At the risk of stretching this analogy to the breaking point, consider that the makeshift scaffold that I stood on while removing and rebuilding this complex bit of plumbing was an “on premises” platform. It was fixed, limited in functionality and accessible only by the “privileged” few or one in this case who were in the room with it. The platform on the left invokes a “cloud” mental image and fits that image quite well. It was flexible, scalable and was easily abandoned when no longer required. The middle platform is clearly (OK, not clearly) a hybrid model; perhaps the best of both worlds but suffering the limitations of each.

Just as none of these physical platforms could be used in all three home improvement projects, no one installation of SharePoint will be well suited to all of our business needs. In some cases, no version of SharePoint might be the right version. In fairness, you can substitute any other product name for SharePoint. As platforms evolve or change or de-evolve by shedding features we used to like, their appropriateness needs to be reevaluated. It can’t be as simple as saying “we use SharePoint so we’ll do what we have to do to continue using it.” Microsoft may like that, but I’m sure my boss wouldn’t.

Liking Nintex

imageSummer is a funny time in most small shops. Projects start and stop as people take time off and attentions get diverted to the periodic crisis or to fill-in for an absent coworker. The downside for someone trying to craft a blog entry at the end of each week is that there isn’t much to work with. Those of you that come here don’t come to hear about the meetings I attended or the fires I put out. The upside is that this post will be short.

One of the interesting things I did this week was to build a SharePoint Workflow using Nintex Workflow. I’ve used Nintex before, but this time, I was teaching someone else how to build a “proper” workflow. The workflow is another part of our Payables process and it allows our accountants to delete a payable that has been submitted and approved for payment. Yeah, sometimes people make mistakes. To prevent someone from making those mistakes worse, this workflow needs to verify that a series of conditions are true. The payable hasimage to be at a specific status. The person running the workflow has to be a member of accounting. A bunch of people have to be notified, the activity has to be logged and we also have to let people know if any of those conditions aren’t met and the workflow has to be stopped.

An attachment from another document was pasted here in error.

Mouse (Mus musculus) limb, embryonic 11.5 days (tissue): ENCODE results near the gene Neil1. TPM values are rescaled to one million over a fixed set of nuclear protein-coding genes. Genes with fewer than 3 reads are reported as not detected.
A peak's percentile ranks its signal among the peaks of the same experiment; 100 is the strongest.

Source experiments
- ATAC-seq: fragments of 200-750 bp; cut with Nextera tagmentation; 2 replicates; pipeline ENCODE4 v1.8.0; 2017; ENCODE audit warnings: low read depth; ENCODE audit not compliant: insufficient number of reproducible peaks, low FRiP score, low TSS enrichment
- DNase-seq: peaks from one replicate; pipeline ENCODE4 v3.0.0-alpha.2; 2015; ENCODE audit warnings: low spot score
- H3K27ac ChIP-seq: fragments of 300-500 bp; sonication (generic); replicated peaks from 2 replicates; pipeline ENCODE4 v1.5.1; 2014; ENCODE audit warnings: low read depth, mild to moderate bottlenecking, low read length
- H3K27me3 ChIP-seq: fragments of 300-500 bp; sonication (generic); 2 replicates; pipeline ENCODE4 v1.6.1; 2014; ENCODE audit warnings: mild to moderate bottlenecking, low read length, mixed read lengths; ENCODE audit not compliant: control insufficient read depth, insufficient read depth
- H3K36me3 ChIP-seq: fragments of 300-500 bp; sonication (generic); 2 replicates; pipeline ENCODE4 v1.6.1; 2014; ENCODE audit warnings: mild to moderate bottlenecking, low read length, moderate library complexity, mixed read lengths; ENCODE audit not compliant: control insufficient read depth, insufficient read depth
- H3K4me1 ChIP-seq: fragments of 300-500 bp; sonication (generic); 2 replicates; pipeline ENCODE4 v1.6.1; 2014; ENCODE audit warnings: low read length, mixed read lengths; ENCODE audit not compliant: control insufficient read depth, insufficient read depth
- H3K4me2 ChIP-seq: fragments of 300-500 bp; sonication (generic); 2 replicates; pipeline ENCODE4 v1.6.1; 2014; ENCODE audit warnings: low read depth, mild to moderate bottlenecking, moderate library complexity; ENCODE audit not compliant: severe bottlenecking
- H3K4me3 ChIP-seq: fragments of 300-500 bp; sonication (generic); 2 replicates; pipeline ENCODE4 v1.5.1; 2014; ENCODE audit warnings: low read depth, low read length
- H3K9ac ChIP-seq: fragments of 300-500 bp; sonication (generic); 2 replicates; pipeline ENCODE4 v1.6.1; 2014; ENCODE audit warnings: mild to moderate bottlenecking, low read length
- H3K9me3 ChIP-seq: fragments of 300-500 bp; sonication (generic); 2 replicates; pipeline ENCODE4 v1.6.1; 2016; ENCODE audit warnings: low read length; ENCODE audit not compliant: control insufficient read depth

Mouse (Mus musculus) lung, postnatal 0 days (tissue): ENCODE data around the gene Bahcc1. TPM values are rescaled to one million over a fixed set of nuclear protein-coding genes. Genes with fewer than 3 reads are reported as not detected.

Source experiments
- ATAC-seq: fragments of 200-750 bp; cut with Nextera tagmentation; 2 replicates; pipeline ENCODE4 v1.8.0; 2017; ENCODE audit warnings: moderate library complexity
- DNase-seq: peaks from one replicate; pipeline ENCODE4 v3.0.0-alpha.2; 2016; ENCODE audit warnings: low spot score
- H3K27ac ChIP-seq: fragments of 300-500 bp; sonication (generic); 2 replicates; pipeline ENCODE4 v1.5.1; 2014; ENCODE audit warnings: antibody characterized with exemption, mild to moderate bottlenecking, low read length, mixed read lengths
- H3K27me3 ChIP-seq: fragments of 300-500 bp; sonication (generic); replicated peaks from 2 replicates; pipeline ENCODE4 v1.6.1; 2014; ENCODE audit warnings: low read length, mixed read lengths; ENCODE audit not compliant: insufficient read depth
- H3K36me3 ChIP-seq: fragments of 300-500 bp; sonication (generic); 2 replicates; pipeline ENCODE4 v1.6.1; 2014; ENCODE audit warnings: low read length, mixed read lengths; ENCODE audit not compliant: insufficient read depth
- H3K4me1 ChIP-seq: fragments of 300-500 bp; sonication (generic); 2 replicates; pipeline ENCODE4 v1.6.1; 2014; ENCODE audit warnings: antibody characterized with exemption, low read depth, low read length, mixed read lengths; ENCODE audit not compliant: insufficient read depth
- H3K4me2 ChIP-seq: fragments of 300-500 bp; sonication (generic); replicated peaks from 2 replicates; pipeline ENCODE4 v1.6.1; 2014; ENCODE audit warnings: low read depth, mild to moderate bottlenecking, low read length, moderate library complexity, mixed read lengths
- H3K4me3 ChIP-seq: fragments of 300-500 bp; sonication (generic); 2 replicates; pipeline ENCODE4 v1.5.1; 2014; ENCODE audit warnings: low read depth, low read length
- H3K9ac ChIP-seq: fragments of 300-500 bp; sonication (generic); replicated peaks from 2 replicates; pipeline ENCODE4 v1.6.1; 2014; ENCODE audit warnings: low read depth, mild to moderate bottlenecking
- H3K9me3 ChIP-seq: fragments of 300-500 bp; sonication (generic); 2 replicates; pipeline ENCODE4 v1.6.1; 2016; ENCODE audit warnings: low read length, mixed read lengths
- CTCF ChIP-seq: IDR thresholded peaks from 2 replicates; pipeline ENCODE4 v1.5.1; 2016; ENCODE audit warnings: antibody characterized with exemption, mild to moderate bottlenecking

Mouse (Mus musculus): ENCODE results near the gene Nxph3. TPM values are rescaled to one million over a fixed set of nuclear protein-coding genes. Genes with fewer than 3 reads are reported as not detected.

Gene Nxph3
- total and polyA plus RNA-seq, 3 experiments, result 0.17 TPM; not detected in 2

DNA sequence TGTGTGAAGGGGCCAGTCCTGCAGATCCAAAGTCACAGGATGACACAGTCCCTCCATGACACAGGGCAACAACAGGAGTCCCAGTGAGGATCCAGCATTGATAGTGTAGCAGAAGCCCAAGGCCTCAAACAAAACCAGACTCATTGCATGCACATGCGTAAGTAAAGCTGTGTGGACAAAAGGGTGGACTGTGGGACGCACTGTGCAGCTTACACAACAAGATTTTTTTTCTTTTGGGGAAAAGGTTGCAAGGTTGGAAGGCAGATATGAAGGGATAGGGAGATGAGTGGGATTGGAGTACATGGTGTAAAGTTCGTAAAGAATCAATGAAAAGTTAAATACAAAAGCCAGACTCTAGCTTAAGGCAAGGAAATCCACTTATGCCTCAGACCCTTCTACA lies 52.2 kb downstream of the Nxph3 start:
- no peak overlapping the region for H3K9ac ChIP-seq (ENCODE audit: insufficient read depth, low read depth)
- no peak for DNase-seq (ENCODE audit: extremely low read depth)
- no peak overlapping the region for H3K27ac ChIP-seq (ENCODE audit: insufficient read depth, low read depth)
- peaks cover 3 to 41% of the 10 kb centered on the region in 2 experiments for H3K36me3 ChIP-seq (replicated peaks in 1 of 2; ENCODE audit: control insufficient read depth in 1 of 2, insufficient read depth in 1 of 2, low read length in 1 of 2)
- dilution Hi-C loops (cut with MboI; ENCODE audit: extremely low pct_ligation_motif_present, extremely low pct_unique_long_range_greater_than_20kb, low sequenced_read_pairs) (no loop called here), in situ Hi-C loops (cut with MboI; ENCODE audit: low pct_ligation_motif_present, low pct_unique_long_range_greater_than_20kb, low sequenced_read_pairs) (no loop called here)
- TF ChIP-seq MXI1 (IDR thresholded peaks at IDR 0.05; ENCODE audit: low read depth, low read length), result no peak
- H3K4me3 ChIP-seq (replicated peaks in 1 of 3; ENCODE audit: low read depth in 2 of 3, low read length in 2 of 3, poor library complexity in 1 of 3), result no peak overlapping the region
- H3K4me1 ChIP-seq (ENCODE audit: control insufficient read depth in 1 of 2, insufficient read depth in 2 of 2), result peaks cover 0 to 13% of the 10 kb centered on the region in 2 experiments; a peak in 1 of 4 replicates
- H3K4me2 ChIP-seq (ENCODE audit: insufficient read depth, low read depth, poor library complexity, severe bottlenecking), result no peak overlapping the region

All of those things can be done using a SharePoint Designer workflow. So, why does the title point out that I like Nintex Workflows? Well, that’s the point of this post. Here is my list of the things I like about Nintex Workflows:

I can add multiple logical conditions into the kick-off point of a single “Run if” block. You can see that illustrated in the image at the top.

I can act against multiple list items in one step. For example, I can say “go find all the allocations that have the same payment_request_ID as this imageitem and delete them.” You can’t do that in SharePoint Designer in SharePoint 2010

I can give an intelligent name to each workflow step. So, the above example step can be called “Delete Allocations” – I like that.

I can copy steps. We need to create a log entry regardless of the imageend-state of the process. Since some of those states cause the workflow to stop, I need to have the “Create Log Entry” step in multiple places which is very easy to do. Copy. Paste. Configure. Done.

I can drag and drop steps in and out of Condition blocks and Impersonation blocks which is very helpful when you realize that you have the right action but that it’s happening in the wrong place.

I can export and import entire workflows. In fairness, I think I can do this in SharePoint Designer, but I have had problems with that process and this worked like magic. I built the basic structure of this workflow from an earlier workflow that lets the person who submitted the payable to delete it before it’s approved.

And, my favorite thing – you work in a browser as opposed to a somewhat finicky, somewhat unpredictable and somewhat predictably bad stand-alone product.

That’s it for today. Not much of a product review, but I think you can understand why I like Nintex. And, I said it in fewer than 600 words.

Proximity Revisited

imageEarly in the life of this blog, I wrote several posts about ‘proximity’ and how important that attribute is to the user experience. I was recently reminded of that fact, and I realized that I my previous examples were too limited.

I was talking about designing a home page or a site page with all the appropriate web parts and without any of the inappropriate web parts. So, if you need to see a task list and a calendar, both of those should be represented on the page, not just sitting over in the quick launch area. Conversely, if you don’t want to have a picture on your site, then you should delete the one of those pretty people.

I also mentioned proximity in association with building dashboards. Having everything that you need being available at a single glance is the key benefit of a dashboard, so I guess my emphasizing proximity wasn’t much of a revelation. I also talked about proximity in terms of business process automation. As our engineers work though the recommendations resulting from their inspections, we tried to give them a view of each recommendation’s life-cycle that was meaningful.

It sounds like I covered all the bases. But, you know that I’ve never written a blog post with less than 250 words, so I must have missed something.